You may be surprised at the number of adults who STILL sleep with a teddy bear

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New research conducted by OnePoll on behalf of Sleepopolis explored the nightime habits and routines of Americans. (Photo by Monika Kozub on Unsplash)

A third of Americans sleep with a “comfort object” from childhood, according to new research.

From a special pillow, a blanket or a stuffed animal held over from when they were little, 34 percent keep something of sentimental value close to them while they sleep.

The survey of 2,000 Americans looked at our nighttime habits and routines, including the quirky things that help us catch some z’s.

Twenty-six percent have an unconventional trick to help themselves fall asleep — everything from thinking about alligators, putting their legs up on the wall or rocking themselves to sleep.

Conducted by OnePoll on behalf of Sleepopolis, the survey pinpointed America’s bedtime — which was found to be 9:34 p.m. — and looked at the routines Americans follow when preparing for sleep.

Forty-one percent have nighttime rituals to help them fall asleep on time, including checking that the doors are locked (32 percent), listening to music (30 percent) and putting on a specific movie or TV show (28 percent).

This was in addition to spending time on their phone (28 percent) and reading a book (27 percent).

Others find it helpful to take a warm bath or shower (26 percent), eat a snack (21 percent) and take vitamins and supplements (18 percent).

Seventeen percent find having sex or masturbating to be beneficial when trying to fall asleep, while 16 percent drink a cup of tea.

“Finding a nighttime routine that fits your schedule and lifestyle can make a huge difference when it comes to your sleep,” said Logan Block, the director of content at Sleepopolis. “While everyone needs to find what works for them, taking time to relax and prepare for bed can improve the quality of your sleep and help you to be more productive the next day.”

But even with their nighttime rituals, the majority of Americans aren’t having great sleep. Just 27 percent report high quality sleep on the regular, while 14 percent report low quality sleep.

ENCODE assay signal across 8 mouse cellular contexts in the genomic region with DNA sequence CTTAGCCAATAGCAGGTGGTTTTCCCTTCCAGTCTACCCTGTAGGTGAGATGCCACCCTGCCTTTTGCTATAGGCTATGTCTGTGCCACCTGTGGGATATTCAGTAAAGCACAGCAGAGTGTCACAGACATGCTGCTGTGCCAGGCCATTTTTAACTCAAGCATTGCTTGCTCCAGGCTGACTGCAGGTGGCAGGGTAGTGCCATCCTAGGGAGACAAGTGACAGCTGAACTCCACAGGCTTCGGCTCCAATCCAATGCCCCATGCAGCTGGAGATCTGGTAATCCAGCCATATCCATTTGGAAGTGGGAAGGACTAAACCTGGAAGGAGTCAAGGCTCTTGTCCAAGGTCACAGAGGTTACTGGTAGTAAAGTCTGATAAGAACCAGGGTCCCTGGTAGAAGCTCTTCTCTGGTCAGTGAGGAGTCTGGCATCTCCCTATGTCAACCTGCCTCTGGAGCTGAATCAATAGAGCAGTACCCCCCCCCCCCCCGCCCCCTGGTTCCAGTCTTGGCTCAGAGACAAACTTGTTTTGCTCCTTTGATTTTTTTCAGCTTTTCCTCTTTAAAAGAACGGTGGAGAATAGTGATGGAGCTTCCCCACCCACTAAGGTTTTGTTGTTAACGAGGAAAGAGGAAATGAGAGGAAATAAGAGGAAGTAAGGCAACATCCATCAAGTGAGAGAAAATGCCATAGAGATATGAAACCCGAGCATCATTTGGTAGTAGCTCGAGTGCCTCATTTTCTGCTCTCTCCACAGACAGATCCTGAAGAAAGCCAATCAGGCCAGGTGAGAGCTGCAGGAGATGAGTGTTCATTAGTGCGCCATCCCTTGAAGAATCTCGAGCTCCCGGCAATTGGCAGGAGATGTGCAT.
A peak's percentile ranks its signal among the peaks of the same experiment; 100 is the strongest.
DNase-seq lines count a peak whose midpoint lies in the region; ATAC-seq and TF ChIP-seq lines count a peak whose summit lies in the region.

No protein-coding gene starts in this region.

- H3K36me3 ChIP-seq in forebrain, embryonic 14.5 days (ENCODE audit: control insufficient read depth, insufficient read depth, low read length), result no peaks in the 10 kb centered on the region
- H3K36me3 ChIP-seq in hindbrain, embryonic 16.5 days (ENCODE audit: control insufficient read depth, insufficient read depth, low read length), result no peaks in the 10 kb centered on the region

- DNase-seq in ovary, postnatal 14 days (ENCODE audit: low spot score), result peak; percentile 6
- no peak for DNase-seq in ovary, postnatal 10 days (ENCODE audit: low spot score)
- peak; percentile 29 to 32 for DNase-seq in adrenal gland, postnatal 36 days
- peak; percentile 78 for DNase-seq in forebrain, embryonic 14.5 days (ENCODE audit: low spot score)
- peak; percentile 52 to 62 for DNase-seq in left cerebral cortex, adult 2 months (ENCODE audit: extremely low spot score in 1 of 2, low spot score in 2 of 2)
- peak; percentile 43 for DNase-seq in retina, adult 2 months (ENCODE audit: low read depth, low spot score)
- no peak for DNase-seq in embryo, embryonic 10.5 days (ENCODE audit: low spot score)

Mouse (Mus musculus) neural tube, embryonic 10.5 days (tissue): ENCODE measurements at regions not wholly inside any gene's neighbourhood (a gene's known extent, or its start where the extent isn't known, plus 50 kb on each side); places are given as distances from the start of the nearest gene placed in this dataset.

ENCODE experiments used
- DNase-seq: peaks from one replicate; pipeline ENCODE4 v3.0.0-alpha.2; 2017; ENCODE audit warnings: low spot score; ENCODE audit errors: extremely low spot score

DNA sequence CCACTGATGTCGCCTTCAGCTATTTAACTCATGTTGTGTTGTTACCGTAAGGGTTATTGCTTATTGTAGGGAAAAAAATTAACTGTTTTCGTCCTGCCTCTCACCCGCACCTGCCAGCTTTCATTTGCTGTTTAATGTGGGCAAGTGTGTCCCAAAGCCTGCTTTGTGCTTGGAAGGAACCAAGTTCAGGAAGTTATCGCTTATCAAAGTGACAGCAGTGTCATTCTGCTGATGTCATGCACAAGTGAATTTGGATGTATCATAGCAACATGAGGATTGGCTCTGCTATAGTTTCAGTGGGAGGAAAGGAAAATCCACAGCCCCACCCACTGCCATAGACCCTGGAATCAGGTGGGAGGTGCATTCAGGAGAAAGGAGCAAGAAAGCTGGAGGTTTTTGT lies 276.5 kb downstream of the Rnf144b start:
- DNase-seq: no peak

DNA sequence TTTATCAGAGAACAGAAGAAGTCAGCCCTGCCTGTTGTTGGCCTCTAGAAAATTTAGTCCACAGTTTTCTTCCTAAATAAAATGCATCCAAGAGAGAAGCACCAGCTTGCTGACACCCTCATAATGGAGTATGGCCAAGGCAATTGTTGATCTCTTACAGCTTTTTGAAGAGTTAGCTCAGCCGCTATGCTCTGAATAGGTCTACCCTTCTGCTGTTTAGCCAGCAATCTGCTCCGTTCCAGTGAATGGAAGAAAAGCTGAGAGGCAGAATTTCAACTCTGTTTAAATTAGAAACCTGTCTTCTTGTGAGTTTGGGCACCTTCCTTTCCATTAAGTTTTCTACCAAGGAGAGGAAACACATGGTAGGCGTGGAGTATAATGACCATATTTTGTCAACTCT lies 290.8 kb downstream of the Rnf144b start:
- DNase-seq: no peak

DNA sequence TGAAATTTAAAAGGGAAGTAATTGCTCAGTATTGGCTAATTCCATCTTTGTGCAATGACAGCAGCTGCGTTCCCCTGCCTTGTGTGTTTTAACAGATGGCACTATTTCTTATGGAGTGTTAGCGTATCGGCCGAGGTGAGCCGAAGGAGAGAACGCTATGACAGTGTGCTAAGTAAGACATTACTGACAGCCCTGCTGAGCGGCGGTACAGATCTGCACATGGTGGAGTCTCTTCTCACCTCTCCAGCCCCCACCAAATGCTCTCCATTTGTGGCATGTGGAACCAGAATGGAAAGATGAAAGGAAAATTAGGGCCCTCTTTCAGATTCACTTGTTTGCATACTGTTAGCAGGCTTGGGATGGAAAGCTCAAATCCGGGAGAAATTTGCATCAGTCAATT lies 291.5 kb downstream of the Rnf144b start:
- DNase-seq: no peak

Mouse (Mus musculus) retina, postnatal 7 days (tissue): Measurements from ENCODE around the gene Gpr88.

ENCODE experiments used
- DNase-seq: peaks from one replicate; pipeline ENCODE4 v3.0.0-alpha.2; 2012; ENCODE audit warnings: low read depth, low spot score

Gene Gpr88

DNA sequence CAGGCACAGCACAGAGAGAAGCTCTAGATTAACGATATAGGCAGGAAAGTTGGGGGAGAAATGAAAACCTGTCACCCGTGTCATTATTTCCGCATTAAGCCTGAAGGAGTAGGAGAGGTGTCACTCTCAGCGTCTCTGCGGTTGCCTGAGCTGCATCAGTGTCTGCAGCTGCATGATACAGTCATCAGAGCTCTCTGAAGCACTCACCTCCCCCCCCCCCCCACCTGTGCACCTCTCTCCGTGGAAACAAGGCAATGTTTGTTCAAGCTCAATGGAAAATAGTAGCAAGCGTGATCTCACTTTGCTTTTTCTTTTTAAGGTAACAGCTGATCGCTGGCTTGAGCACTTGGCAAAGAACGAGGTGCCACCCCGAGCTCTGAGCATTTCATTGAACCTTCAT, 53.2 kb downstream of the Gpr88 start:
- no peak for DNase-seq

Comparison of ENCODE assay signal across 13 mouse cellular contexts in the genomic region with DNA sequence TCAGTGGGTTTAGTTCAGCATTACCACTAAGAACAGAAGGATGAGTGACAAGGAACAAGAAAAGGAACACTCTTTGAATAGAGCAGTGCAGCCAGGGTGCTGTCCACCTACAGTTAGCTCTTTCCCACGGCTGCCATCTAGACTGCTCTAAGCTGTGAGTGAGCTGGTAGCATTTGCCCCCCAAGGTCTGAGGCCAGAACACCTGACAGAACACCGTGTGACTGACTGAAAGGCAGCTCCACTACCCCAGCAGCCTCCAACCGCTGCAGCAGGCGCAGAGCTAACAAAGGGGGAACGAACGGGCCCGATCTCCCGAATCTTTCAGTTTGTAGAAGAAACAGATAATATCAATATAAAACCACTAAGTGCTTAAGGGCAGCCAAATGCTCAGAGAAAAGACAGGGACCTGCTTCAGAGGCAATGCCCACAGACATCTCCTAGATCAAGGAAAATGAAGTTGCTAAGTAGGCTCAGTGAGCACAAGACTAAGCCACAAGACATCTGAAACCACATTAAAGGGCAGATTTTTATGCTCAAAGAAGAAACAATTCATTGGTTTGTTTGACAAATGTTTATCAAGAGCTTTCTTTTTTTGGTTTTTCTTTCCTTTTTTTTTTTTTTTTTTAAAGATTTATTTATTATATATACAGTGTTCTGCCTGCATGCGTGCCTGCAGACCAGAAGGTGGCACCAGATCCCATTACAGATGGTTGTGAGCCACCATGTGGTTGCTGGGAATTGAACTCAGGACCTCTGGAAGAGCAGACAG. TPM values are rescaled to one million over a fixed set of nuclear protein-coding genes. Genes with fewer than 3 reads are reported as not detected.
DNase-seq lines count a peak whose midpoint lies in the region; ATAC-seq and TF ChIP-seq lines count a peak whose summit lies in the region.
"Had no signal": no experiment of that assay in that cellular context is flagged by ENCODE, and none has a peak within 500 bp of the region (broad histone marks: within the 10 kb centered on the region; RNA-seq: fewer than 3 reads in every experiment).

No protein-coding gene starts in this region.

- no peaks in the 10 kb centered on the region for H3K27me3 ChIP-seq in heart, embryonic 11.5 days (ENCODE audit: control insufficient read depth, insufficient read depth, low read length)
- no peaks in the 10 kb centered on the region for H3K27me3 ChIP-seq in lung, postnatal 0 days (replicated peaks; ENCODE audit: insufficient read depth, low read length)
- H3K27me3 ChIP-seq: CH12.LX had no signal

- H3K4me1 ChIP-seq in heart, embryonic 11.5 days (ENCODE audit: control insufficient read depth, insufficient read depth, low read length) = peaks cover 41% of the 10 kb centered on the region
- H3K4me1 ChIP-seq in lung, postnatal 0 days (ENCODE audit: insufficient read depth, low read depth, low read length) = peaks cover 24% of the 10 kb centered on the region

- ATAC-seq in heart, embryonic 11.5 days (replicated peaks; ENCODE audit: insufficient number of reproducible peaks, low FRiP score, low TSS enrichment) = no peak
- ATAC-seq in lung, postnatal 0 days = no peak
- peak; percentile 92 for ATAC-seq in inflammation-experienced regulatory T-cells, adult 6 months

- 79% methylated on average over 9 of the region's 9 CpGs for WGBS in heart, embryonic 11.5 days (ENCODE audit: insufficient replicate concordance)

Those with low quality sleep report four nights of poor sleep a week — but those with high quality sleep still have two nights of poor sleep per week.

Sixty-five percent go to bed at a consistent time, and 64 percent wake up at a consistent time.

When it comes to having a good night’s rest, the survey found the setting itself is important.

Sixty-five percent say the room temperature is their top consideration, followed by having good pillows and bedding (63 percent) and a quality mattress (57 percent).

Others agree that the amount of light in the room makes a difference (55 percent) and even the arrangement of the furniture can play a role in sleep (15 percent).

“While it can be beneficial to have a routine, having a comfortable space to sleep is also incredibly important in helping increase the quality of your sleep,” said Logan Block, the director of content for Sleepopolis. “While things like the temperature of the room and the arrangement of your furniture are personal choices, our reviews help you to find the best mattress and bedding, taking into account your sleeping position and other preferences.”


  1. Checking that the doors are locked 32 percent
  2. Listening to music 30 percent
  3. Putting on a specific movie or TV show 28 percent
  4. Spending time on their phone 28 percent
  5. Reading a book 27 percent
  6. Take a warm bath or shower 26 percent
  7. Eat a snack 21 percent
  8. Take vitamins and supplements 18 percent
  9. Have sex or masturbate 17 percent
  10. Drink a cup of tea 16 percent
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  1. Think about alligators
  2. Put my legs up on the wall
  3. Rock myself to sleep
  4. Think of animals or places in alphabetical order
  5. Read history books
  6. Think about unicorns, waterfalls and lullabies
  7. Touch my earlobes slowly
  8. Wiggle
  9. Wave my feet back and forth
  10. Pick a color and keep saying words with that color (ex. blue jeans, blue moon, etc.)

>> Download the video & infographic for this research story <<

NOTE: All news copy and multimedia on this SWNS account is free to use as you see fit. Where research has been conducted, we ask that you credit the company which commissioned it.

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